Silent Circle is a very unique company which not only provides secure messaging but is also on a mission to provide complete privacy and security. Their offering includes a secure smartphone, Android or iOS App and enterprise level communication management services.
The smartphone, Blackphone was the world’s first secure smartphone. Now, Blackphone 2 comes with a modified and much secure version of Android called the Silent OS which is built with security in mind. They promise security patches within 72 hours of release which includes a vulnerability management which release a patch within 72 hours of detection or reporting.
Part of their offering is the app Silent Phone, available for Android, iOS and Silent OS. Silent phone has end-to-end encryption and can only be used between Silent phone numbers, the app lets you burn messages after a scheduled period of time.
Silent Phone has a monthly subscription model of $9.95/month which lets your send unlimited messages, upto 100MB of files, full message burn, video calling, conference call and a technical support team to help you with anything you need with the app.
If none of that appeals you or you are one of the people who don’t like these messaging app then you must be preferring the good-old SMS/MMS for communication. But that isn’t secure, SMS/MMS are full accessible to your carrier and infact they have a record of your communication all the time which they are legally bound to provide to a court order.
For you, Silence app provides secure communication via SMS and MMS. Silence app encrypts your messages locally and send them as encrypted to other Silence users. Silence app is a fork of the Signal App so it uses the same encryption method Signal used to use for their encrypted SMS functionality. Since Signal removed the encrypted SMS feature, Silence app was created with that being the sole purpose of it in mind. It being open-source, and using Signal protocol. It is a very secure app and can withstand security audits. Silence is even a default messenger for the secure Copperhead OS.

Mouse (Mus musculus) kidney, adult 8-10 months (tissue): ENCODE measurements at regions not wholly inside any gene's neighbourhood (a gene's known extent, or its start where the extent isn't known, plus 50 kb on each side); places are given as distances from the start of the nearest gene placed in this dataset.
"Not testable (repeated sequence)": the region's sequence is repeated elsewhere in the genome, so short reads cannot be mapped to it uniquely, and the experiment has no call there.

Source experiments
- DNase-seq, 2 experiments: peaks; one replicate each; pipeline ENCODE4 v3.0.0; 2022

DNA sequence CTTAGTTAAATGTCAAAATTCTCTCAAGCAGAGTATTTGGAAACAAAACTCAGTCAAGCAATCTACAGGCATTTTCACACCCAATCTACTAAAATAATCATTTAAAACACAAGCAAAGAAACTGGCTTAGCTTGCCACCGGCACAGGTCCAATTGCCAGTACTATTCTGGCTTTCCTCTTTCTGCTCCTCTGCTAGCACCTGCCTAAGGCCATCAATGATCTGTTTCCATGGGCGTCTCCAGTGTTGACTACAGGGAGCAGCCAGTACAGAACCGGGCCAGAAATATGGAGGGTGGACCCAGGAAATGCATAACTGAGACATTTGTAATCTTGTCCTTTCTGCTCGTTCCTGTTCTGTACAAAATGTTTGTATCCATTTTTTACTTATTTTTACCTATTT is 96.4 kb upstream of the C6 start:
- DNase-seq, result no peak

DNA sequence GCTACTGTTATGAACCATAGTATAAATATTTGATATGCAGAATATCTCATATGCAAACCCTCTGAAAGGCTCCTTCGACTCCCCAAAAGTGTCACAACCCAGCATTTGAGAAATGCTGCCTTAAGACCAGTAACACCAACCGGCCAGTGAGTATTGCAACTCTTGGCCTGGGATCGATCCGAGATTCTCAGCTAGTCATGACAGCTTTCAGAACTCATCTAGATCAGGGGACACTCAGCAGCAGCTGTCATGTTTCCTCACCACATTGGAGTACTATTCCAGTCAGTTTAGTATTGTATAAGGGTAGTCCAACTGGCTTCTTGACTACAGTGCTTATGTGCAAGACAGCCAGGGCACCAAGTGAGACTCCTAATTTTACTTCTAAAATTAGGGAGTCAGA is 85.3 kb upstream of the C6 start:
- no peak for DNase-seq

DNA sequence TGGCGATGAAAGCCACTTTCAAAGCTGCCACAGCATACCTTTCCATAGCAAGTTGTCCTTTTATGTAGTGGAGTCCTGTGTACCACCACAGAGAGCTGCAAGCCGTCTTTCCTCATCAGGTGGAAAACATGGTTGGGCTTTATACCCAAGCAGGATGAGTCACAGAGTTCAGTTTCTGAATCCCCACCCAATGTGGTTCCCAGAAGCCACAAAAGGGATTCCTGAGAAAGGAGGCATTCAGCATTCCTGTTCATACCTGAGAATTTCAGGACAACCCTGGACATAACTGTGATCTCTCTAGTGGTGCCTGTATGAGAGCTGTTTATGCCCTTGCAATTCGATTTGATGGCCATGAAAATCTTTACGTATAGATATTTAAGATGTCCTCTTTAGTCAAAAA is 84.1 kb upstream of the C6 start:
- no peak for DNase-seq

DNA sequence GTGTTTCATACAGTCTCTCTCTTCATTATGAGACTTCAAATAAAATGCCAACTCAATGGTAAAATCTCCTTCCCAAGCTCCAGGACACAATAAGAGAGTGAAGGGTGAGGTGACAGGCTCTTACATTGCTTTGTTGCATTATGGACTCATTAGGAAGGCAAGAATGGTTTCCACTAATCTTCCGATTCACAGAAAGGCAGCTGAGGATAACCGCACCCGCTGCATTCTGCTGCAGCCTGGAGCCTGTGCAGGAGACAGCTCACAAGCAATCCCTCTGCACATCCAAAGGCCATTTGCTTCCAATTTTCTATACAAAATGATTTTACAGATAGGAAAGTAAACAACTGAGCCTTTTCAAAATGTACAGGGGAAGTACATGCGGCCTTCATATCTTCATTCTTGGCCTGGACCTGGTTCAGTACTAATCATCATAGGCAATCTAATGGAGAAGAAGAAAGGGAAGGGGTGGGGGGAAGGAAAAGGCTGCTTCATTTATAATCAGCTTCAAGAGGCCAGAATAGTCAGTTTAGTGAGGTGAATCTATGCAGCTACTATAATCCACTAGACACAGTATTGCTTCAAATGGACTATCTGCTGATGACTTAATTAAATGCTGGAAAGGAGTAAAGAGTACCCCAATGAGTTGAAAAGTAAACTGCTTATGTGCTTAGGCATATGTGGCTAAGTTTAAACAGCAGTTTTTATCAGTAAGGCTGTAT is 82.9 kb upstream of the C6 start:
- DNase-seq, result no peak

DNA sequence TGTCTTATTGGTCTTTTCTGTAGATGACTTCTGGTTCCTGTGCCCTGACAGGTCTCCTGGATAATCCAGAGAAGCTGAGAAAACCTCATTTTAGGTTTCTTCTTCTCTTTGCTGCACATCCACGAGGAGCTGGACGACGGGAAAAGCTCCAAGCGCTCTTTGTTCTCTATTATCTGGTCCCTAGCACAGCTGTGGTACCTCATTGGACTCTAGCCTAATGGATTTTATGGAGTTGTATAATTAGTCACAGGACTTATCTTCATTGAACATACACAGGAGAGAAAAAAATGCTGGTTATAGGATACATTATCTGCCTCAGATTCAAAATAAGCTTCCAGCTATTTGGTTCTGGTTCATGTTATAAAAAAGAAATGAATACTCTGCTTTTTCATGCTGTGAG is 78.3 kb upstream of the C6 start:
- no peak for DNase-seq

Being a SMS/MMS app, this doesn’t require Internet connection so you don’t have to worry about the app connecting to any server to send your meta data or any information.
Despite the above list of the best secure messaging app unfortunately choosing the app you use daily will mainly be based on what your friends, family and colleagues use to communicate with you. You can try to convince everyone to use a certain app but its a tough sell and no one would leave their present messaging platform that easily. That is why this list highlights only the best of the most popular ones which are being vastly used by users. There are a lot of chat and messaging apps which claim to be secure of which many are but with low userbase it becomes pointless for anyone to switch over it to realise no one you know uses it.
Note : For now these seem to be quite open and secure with their encryption method but it really is something needs to be kept a check on every few weeks, Telegram for instance is notoriously famous for its own encryption protocol but security & privacy aficionados don’t like it because of their closed encryption protocol which cannot be audited. That is why most encrypted chat apps use the Signal Protocol which is highly recommended by most privacy advocates and security researchers.
EFF used to maintain a Secure Messaging Scorecard which ranked all the encrypted chat apps with their level of security but because of the ever-changing app features and other additions they too pulled down the scorecard to update it thoroughly.